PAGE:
Four years after his undergraduate studies at Nnamdi Azikiwe University, Michael Chiedoziem Chukwudera returned to the school seeking a place for critical engagement with literature. His friend, Mark Anthony Obumneme Osuchukwu, an undergrad, was looking for the same.
“There was a void in the university community,” Osuchukwu, also a social commentator, told Open Country Mag. “Then I remembered Toni Morrison’s words, ‘If there’s a book that you want to read, but it hasn’t been written yet, then you must write it.’ The only thing to do was to create that space I was searching for.”
They found it in the home of a music lecturer, Gerald Eze. His involvement ushered in musicians and the Eagle Nest Book Club morphed into a gathering of reading and music. Now, every month, the Club holds two events: one for books and one for music and poetry. For the former, they read mostly essays, and sometimes novels themselves. For the latter, there are performances of spoken word poetry, and also of acapella, pop, and indigenous classical music led by Eze and his Ichoku Ensemble.
In their first reading, last July, themed “An African Perspective of Things,” they discussed Chinua Achebe’s famed riposte on Joseph Conrad’s Heart of Darkness, Nobel Prize lectures by Toni Morrison and Doris Lessing, and essays by the Nigerian social critic Ikhide R. Ikheloa.
“We are very interested in cultural and political awareness within this framework,” Chukwudera said. “So we read novels and essays relating to Africa by both African and non-African writers. Our bias is that the middle-aged generation of writers has not left behind a body of work with enough critical thinking, and we need more critical engagement with literature in our society.”
Their decision was validated by the response of attending students. “From the way they engaged these essays, we found that many of them had not been exposed to these [kinds] of materials,” Chukwudera said. “Some of them, though English Literature students, thought ‘essays’ to be synonymous with ‘academic writing.’ They hadn’t seen essays with such elucidation and conversation. This is literary consciousness, which is one of the reasons we formed the Club.”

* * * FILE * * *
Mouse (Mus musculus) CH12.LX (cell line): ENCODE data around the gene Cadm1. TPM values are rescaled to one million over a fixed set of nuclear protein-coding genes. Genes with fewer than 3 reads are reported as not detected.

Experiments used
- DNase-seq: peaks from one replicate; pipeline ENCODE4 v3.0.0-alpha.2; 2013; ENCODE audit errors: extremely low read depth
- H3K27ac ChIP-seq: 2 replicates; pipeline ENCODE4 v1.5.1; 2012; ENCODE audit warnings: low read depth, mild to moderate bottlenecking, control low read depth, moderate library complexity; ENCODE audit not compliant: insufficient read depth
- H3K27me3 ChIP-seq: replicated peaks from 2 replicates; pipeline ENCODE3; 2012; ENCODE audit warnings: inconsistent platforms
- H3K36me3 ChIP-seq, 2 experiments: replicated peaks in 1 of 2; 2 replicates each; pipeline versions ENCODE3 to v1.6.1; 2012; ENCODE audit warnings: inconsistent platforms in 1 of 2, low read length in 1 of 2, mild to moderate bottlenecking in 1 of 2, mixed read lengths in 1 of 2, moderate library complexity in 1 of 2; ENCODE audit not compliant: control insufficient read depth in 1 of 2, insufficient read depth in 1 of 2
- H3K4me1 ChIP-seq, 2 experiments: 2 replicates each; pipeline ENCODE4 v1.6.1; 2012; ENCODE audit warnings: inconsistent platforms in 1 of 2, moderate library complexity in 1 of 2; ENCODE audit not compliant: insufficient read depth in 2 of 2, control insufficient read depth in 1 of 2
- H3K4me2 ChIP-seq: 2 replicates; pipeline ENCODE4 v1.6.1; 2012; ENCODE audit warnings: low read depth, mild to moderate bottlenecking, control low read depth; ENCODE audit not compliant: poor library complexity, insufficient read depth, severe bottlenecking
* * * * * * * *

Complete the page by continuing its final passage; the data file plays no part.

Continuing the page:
As far as campus literary communities go in eastern Nigeria, Eagle Nest Book Club has something of a predecessor in The Writers’ Community (TWC), founded in the University of Nigeria, Nsukka in 2007. That group produced writers who became influential young voices in African literature, including Arinze Ifeakandu, Ebenezer Agu of 20.35 Africa, the visual artist Osinachi, and Otosirieze Obi-Young, who founded Open Country Mag. (Full disclosure: I, too, am a product of TWC.)
Eagle Nest Book Club has big plans for next year. They are preparing a poetry slam for February. Then a four-day writers’ retreat. The latter will include discussions around African and global literatures, readings, and conversations about opportunities available for writers. Chukwudera, who works as a junior literary agent at the South Africa-based World Arts Agency, hopes to use the retreat as a chance to scout for promising writers.
Osuchukwu told us that it wasn’t easy convincing people to join the Club at first. “Most of the people who wondered how we gathered to discuss essays now try to smuggle themselves into our space,” he said. “Whatever we have given to make this community come alive, it has given back to us. Consistency and defiance have driven us here. And it is likely we have created something that will outstay us in this place.”
On the Continental Scene
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— The Making of Songs We Learn from Trees, the First Anthology of Amharic Poetry in English
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